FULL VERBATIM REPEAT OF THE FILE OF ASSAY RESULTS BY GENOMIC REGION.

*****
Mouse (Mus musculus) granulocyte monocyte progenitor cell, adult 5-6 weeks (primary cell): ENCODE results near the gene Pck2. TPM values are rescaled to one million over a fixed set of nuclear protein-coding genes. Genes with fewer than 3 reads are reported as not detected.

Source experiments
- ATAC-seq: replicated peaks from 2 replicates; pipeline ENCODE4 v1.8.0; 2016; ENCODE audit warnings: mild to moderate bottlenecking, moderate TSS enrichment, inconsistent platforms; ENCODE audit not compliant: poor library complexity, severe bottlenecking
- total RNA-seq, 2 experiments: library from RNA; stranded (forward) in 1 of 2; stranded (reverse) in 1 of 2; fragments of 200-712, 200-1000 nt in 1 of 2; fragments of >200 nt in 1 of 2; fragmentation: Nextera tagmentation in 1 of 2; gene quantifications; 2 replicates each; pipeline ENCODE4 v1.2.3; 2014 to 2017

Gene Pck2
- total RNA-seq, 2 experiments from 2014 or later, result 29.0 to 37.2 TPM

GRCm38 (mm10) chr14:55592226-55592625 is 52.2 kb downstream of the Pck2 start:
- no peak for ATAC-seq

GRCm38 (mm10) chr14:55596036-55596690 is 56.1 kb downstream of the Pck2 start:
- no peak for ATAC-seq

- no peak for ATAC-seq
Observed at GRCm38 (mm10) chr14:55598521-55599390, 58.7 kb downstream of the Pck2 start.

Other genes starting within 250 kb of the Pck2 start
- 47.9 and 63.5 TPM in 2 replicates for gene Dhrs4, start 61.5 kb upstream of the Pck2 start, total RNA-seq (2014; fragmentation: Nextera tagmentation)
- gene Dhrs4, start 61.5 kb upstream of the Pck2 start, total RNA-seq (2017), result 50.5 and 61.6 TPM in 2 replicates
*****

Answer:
Mouse (Mus musculus) granulocyte monocyte progenitor cell, adult 5-6 weeks (primary cell): ENCODE results near the gene Pck2. TPM values are rescaled to one million over a fixed set of nuclear protein-coding genes. Genes with fewer than 3 reads are reported as not detected.

Source experiments
- ATAC-seq: replicated peaks from 2 replicates; pipeline ENCODE4 v1.8.0; 2016; ENCODE audit warnings: mild to moderate bottlenecking, moderate TSS enrichment, inconsistent platforms; ENCODE audit not compliant: poor library complexity, severe bottlenecking
- total RNA-seq, 2 experiments: library from RNA; stranded (forward) in 1 of 2; stranded (reverse) in 1 of 2; fragments of 200-712, 200-1000 nt in 1 of 2; fragments of >200 nt in 1 of 2; fragmentation: Nextera tagmentation in 1 of 2; gene quantifications; 2 replicates each; pipeline ENCODE4 v1.2.3; 2014 to 2017

Gene Pck2
- total RNA-seq, 2 experiments from 2014 or later, result 29.0 to 37.2 TPM

GRCm38 (mm10) chr14:55592226-55592625 is 52.2 kb downstream of the Pck2 start:
- no peak for ATAC-seq

GRCm38 (mm10) chr14:55596036-55596690 is 56.1 kb downstream of the Pck2 start:
- no peak for ATAC-seq

- no peak for ATAC-seq
Observed at GRCm38 (mm10) chr14:55598521-55599390, 58.7 kb downstream of the Pck2 start.

Other genes starting within 250 kb of the Pck2 start
- 47.9 and 63.5 TPM in 2 replicates for gene Dhrs4, start 61.5 kb upstream of the Pck2 start, total RNA-seq (2014; fragmentation: Nextera tagmentation)
- gene Dhrs4, start 61.5 kb upstream of the Pck2 start, total RNA-seq (2017), result 50.5 and 61.6 TPM in 2 replicates